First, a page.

Example: 22 October 2012, 12:00 UTC

Figure 6: WV 6.2 Ám image from 22 October 2012 at 12:00 UTC. The yellow isolines depict the isotachs [m/s] of the jet at 300 hPa.

The WV image from 22 October 2012, 12:00 UTC (figure 6) shows a branch of the polar jet stream over the Atlantic heading towards the southeast and a branch of the subtropical jet west of Morocco and Portugal heading towards the northeast. A dark stripe in the WV 6.2 µm image is clearly visible on the cold side of the jet axis for both jet streaks. The moisture gradient zone corresponds to the axis of the jet.

a) b)
c) d)

Figure 7a-7d: WV 6.2 Ám image from 22 October 2012, 12:00 UTC
a) The WV 6.2 Ám satellite image shows scallops at the back of a frontal cloud band (green arrow) and transverse cloud bands inside it (blue arrow).
b) WV 6.2 Ám satellite image with shear vorticity isolines.
c) Isolines of the relative humidity [%] at 300 hPa.
d) Isotachs [m/s] at 300 hPa.

The WV satellite image of 22 October 2012 shows scallops near the axis of the subtropical jet and transverse cloud bands at the center and eastern parts of the frontal cloud band (figure 7a). The shear vorticity shows high values in this area at the 300 hPa level. A maximum of cyclonic shear vorticity, which favors the formation of scallops, can be distinguished along the dark WV stripe. In the middle of the cloud band there is a maximum of anticyclonic shear vorticity (negative sign), where transverse cloud bands can be seen.

A vertical cross section (figure 8a-8d) through the cloud band west of Morocco shows that the frontal zone is located above 600 hPa. This upper level cold front marks the transition from a dry stratospheric air mass to a warmer and more humid one. ECMWF cloud parameterization shows the presence of high level cloudiness above 500 hPa.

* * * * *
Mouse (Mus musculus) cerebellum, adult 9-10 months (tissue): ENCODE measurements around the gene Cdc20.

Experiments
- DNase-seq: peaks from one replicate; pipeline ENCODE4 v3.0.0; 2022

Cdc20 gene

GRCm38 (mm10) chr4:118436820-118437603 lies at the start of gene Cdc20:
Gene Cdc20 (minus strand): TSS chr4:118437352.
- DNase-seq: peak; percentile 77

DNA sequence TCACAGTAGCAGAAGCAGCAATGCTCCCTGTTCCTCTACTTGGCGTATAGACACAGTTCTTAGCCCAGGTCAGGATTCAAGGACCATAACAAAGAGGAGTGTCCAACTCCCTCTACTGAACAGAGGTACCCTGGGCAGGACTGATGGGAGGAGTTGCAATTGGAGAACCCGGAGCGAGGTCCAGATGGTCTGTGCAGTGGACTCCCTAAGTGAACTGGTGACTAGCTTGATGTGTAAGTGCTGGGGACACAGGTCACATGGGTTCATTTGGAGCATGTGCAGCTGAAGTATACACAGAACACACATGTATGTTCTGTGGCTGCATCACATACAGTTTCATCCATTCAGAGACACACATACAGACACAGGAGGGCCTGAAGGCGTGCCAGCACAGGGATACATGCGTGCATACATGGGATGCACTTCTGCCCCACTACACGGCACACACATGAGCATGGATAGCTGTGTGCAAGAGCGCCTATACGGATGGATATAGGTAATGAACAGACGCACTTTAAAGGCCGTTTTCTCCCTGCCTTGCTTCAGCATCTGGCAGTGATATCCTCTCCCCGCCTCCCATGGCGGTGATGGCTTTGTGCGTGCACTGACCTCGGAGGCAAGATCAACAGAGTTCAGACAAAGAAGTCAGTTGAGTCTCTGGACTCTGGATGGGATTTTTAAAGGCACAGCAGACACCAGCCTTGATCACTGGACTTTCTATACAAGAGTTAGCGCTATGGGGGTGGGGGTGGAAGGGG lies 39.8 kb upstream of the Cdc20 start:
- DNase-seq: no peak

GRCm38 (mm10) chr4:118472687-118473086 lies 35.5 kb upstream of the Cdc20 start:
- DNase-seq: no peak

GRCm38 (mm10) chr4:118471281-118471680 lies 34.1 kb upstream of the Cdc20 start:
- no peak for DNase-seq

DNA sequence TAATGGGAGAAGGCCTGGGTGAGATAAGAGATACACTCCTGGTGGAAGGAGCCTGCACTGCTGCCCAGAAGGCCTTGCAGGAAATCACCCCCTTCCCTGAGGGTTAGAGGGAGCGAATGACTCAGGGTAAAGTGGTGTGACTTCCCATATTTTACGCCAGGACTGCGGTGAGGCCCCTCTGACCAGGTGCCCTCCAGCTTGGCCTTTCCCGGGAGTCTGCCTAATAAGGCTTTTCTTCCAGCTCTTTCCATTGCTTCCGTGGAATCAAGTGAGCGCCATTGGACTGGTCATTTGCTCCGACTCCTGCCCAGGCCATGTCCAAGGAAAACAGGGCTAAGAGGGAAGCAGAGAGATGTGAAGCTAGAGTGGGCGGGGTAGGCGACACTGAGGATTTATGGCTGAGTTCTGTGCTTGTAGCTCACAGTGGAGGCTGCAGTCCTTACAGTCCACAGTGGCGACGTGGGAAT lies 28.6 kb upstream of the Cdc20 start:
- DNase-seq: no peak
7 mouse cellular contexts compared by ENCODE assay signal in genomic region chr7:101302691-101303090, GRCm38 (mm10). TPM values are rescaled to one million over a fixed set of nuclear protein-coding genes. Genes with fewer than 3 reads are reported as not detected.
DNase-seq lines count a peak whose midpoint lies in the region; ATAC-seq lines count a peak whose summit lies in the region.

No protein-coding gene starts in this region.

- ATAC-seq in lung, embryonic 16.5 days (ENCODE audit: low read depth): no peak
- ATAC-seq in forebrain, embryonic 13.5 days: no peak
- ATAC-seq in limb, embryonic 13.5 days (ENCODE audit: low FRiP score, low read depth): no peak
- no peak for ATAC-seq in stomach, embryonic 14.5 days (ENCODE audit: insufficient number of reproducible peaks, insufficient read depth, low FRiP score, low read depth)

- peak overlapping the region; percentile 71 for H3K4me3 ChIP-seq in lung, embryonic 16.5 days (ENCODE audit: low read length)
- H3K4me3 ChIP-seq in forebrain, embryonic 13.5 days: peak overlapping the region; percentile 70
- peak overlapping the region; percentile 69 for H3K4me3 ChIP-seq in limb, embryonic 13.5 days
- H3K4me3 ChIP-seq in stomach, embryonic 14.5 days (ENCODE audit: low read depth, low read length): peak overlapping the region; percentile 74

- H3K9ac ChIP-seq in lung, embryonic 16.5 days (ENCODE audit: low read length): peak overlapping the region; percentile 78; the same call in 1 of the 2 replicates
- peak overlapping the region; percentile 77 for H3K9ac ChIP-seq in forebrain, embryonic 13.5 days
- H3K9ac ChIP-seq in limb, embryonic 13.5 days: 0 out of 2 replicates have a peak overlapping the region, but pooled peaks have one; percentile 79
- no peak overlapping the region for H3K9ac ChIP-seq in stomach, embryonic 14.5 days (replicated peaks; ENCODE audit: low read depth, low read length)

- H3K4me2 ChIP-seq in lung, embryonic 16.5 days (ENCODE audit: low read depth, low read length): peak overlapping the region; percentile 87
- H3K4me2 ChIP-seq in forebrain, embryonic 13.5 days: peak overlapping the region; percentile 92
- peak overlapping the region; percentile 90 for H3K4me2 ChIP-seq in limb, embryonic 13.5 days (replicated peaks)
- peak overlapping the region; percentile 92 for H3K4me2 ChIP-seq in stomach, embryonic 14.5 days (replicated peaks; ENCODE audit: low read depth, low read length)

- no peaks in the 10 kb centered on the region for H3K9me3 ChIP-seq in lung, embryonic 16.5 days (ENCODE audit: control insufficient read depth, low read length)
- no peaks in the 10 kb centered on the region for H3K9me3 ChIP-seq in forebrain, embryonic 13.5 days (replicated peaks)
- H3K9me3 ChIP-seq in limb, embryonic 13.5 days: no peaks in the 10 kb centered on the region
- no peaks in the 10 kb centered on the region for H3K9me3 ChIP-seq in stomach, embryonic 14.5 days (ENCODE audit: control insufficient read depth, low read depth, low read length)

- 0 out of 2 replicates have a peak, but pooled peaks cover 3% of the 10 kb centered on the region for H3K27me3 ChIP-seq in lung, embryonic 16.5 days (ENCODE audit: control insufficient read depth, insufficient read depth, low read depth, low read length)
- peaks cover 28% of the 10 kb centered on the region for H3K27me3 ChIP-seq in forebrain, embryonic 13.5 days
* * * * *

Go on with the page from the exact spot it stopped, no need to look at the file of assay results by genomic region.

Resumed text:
a) b)
c) d)

Figure 8a-8d: Vertical cross section through the upper level cold front with ECMWF model data. Date is the same as in figure 7.
a) Position of the vertical cross section (red line)
b) Equivalent potential temperature (black) and relative humidity (green/brown)
c) Equivalent potential temperature (black) and cloud cover (green)
d) Equivalent potential temperature (black) and isotachs (brown)

The isolines of the equivalent potential temperature in figure 8b-8c show the position of the upper level front between 16W/34N and 14W/36N. The cloud cover visible in satellite imagery is reflected in the model fields as well as the high values of relative humidity as a precondition for condensation. The isotachs suggest strong vertical wind shear.

This environment is favorable for Kelvin-Helmholtz waves to become visible in IR images, and in WV images they are even clearer. While descending air masses in the wave trough tend to warm up and evaporate cloud droplets/ice crystals, the moisture in the air condenses at wave crests. High values of relative humidity are necessary for the wave pattern to show up in satellite imagery.